While we have been getting a lot of good news on immigration in the last six months, one area where things are still confusing is what should ICE do when local police try to turn over immigrants without serious criminal records to the agency for deportation. This report from the American Immigration Council says that new guidance from Washington is too vague to be useful:
On the Friday before Christmas, U.S. Immigration and Customs Enforcement (ICE) released new guidance on immigration “detainers,” the lynchpin of agency enforcement programs involving cooperation with local police. In the new guidance, ICE Director John Morton instructed agency employees to only file detainers against immigrants who represent agency “priorities.” Unfortunately, as with prior agency memos on prosecutorial discretion, the detainer guidance is so riddled with loopholes that it could have little—if any—practical effect.
The new guidance defines “priorities” so broadly as to make the term virtually meaningless.
As is now well known, immigration detainers are requests (not commands) sent by ICE to local jails asking for selected inmates to be held even after they would otherwise be entitled to release. Although the federal government has issued detainers for decades, their use has become especially common following the expansion of Secure Communities, the controversial program that gives ICE access to the fingerprints of all people arrested by local police. Once ICE becomes aware of a potentially deportable immigrant in state or local custody, agency employees file a detainer requesting that the individual be held until federal officers assume custody.
Like prior memos issued by Morton, the new detainer guidance instructs ICE employees to focus on immigrants representing agency “priorities.” Among other examples, the guidance lists those charged with or convicted of a felony. In an editorial praising the new guidance, the New York Times suggested that—if implemented correctly—it could lead “to smarter enforcement of the immigration laws, with greater effort spent on deporting dangerous felons and less on minor offenders who pose no threat.”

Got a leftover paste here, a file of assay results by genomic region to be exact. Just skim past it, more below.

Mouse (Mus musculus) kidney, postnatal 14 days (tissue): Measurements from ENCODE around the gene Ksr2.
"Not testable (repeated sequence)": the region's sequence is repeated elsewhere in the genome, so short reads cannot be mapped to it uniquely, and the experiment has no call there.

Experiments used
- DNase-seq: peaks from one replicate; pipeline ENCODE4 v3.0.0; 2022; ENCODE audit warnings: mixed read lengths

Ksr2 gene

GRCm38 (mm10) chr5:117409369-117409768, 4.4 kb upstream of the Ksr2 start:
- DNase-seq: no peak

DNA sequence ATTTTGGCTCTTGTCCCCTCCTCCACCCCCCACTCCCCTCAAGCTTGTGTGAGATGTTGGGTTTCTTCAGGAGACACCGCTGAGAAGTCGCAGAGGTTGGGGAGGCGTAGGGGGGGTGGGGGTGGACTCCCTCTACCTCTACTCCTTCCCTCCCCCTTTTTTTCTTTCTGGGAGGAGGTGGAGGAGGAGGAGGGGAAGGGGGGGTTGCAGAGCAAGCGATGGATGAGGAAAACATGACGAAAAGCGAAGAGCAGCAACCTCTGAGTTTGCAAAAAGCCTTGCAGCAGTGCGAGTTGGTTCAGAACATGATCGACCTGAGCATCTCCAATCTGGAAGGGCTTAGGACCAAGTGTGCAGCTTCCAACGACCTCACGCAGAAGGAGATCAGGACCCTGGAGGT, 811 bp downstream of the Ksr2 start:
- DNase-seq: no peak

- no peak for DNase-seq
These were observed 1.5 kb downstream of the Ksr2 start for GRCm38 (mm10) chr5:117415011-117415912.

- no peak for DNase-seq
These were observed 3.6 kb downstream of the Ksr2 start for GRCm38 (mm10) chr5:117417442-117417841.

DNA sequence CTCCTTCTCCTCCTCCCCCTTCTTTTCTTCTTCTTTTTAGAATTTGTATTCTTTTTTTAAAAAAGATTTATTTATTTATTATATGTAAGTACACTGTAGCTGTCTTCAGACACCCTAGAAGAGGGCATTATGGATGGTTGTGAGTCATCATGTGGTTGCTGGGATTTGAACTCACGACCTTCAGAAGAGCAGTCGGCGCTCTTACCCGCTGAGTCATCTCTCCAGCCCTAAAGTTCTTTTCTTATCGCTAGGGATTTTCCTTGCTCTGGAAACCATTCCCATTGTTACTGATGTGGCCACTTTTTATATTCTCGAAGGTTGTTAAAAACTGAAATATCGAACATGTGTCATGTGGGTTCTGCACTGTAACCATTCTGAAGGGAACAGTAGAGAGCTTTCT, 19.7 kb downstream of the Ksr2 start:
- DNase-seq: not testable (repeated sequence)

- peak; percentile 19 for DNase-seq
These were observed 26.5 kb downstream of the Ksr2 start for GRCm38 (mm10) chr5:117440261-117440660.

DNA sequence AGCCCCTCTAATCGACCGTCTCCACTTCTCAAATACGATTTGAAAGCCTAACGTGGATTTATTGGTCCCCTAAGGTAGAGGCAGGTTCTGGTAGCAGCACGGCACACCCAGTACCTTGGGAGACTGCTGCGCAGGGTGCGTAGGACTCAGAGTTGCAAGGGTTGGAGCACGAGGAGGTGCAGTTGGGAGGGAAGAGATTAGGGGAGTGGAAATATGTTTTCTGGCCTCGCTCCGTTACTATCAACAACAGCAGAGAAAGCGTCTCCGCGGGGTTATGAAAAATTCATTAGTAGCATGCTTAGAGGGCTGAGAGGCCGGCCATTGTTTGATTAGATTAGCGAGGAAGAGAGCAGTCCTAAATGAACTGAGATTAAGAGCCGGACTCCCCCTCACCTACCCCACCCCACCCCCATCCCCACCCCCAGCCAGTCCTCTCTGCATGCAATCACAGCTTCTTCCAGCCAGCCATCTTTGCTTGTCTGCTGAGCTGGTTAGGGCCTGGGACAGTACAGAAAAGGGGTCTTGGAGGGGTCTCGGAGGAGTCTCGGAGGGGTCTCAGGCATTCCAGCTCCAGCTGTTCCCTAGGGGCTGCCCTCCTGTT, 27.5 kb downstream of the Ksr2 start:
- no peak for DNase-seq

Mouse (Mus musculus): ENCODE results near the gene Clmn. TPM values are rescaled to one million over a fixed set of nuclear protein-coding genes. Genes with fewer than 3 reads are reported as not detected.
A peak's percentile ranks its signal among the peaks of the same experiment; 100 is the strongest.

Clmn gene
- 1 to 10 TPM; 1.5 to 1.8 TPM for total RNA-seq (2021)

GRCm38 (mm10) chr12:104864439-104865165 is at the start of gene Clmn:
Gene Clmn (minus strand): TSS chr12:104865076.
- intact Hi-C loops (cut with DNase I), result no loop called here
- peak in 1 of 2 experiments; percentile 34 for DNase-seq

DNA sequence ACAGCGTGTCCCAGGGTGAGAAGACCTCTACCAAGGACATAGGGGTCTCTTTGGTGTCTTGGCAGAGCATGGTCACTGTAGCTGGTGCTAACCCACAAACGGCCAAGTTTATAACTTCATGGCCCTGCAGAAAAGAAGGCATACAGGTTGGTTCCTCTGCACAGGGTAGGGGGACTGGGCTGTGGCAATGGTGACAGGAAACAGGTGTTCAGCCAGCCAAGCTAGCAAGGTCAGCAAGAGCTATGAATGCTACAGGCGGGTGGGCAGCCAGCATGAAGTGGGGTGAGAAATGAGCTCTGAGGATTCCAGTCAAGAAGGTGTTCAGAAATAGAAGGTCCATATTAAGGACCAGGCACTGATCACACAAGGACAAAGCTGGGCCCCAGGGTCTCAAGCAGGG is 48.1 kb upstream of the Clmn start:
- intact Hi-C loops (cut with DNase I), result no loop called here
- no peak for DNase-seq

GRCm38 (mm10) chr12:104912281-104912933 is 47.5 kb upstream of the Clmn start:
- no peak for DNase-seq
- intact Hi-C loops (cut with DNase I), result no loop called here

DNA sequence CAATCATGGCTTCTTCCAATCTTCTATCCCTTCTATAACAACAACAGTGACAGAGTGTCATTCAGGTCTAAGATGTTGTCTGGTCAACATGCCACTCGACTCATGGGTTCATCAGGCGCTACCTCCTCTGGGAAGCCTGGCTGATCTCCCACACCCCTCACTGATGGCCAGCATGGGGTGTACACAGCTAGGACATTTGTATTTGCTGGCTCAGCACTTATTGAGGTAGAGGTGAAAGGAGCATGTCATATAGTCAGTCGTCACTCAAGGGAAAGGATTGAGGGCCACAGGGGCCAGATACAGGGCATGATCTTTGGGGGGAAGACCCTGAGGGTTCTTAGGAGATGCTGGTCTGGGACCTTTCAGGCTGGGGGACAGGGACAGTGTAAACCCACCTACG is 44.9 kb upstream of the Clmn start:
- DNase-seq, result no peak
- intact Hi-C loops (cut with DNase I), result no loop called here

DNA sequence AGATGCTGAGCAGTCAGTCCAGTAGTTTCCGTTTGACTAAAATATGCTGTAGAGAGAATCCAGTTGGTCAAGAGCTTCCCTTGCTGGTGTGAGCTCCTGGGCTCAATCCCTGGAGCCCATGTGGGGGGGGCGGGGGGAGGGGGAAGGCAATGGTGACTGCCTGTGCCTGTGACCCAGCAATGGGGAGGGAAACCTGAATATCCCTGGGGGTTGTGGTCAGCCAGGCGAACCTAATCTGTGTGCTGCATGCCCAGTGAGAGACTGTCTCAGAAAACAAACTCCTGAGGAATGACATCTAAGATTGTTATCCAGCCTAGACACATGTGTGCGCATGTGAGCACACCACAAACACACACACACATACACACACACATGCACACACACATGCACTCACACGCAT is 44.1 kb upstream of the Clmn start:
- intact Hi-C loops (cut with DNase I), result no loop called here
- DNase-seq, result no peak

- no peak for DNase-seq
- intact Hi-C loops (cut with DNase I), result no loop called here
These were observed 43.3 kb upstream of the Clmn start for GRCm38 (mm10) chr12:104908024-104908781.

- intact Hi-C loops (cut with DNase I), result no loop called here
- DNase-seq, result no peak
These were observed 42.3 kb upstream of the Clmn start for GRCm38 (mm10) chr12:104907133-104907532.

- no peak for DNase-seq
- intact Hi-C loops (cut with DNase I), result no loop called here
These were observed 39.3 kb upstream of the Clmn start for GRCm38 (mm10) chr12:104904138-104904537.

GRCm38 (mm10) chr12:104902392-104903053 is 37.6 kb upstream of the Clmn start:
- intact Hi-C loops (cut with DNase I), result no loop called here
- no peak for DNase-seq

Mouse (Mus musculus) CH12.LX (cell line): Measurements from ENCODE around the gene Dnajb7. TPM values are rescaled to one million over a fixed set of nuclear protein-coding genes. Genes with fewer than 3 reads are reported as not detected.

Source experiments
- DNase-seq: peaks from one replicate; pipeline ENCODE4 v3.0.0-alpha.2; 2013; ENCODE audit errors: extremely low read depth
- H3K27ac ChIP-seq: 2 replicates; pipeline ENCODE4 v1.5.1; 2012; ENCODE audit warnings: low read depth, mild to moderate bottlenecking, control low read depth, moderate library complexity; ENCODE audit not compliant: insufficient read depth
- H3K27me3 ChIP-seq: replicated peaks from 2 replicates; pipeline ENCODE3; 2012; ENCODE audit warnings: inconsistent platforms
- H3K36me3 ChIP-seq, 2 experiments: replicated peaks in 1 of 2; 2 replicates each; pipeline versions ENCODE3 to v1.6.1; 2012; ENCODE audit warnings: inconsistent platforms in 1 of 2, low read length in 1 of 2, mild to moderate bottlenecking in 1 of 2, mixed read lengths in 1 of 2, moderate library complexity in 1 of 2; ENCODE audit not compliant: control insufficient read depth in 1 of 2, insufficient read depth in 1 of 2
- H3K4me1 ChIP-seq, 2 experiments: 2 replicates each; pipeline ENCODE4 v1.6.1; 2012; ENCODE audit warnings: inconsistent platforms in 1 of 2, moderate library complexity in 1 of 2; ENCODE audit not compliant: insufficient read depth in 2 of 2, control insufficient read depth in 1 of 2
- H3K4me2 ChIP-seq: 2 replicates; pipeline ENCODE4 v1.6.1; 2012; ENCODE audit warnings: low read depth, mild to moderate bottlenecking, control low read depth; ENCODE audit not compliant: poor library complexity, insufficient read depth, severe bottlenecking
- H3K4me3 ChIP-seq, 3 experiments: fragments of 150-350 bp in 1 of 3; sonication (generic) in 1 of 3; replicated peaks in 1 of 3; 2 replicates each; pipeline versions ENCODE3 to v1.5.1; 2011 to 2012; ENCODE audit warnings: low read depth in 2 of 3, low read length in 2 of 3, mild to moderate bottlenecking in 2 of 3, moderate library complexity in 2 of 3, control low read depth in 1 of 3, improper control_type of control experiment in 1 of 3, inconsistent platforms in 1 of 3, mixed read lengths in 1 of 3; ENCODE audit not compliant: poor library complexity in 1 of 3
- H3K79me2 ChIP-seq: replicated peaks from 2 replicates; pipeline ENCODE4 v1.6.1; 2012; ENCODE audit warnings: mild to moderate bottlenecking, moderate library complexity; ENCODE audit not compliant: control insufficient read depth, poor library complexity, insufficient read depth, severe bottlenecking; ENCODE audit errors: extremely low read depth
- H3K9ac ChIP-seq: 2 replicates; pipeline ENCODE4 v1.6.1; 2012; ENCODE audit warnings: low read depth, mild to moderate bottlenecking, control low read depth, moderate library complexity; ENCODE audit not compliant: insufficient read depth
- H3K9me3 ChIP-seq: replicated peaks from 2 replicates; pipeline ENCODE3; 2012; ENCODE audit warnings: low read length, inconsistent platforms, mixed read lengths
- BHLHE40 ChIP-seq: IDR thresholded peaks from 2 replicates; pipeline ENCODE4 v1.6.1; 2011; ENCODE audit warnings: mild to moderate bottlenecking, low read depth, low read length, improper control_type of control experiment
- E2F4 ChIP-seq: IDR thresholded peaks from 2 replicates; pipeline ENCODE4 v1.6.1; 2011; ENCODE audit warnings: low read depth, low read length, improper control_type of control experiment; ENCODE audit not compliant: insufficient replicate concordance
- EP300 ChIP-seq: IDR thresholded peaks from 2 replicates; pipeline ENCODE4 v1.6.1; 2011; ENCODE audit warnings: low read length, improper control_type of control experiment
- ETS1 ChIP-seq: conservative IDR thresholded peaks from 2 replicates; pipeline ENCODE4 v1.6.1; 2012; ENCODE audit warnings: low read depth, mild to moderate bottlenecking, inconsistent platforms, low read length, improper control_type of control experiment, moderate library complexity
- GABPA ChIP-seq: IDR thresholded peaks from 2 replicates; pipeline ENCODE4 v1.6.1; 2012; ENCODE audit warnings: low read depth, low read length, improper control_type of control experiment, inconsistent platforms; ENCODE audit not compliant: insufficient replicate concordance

In truth, however, the guidance contains so many loopholes that it could have little if any practical effect. To begin with, the guidance applies only to employees of ICE—not those of Customs and Border Protection (CBP). Thus, if ICE declines to issue a detainer under the new guidance, a local jail could simply notify the Border Patrol, an agency that does not even pretend to prioritize its enforcement efforts. The guidance also need not be followed in “extraordinary circumstances,” an undefined phrase that ICE officers can easily exploit.
But most importantly, the new guidance defines “priorities” so broadly as to make the term virtually meaningless. For example, regardless of the seriousness of a person’s criminal history, ICE may still issue a detainer against any arrestee who illegally re-entered the country after a previous “return”—a category that includes the potentially millions of undocumented immigrants who have ever tried to re-enter the country after a previous apprehension by the Border Patrol. The new guidance also permits the issuance of detainers against persons convicted of “illegal entry,” a federal misdemeanor that the government has used to prosecute thousands of ordinary borders crossers under Operation Streamline.
In short, jurisdictions that are considering legislation to adopt their own detainer policies—such as California, where the TRUST Act is again before the state legislature—should not be fooled. Far from being a serious attempt to reform its detainer policies, ICE’s new guidance on detainers represents an insignificant change from the status quo.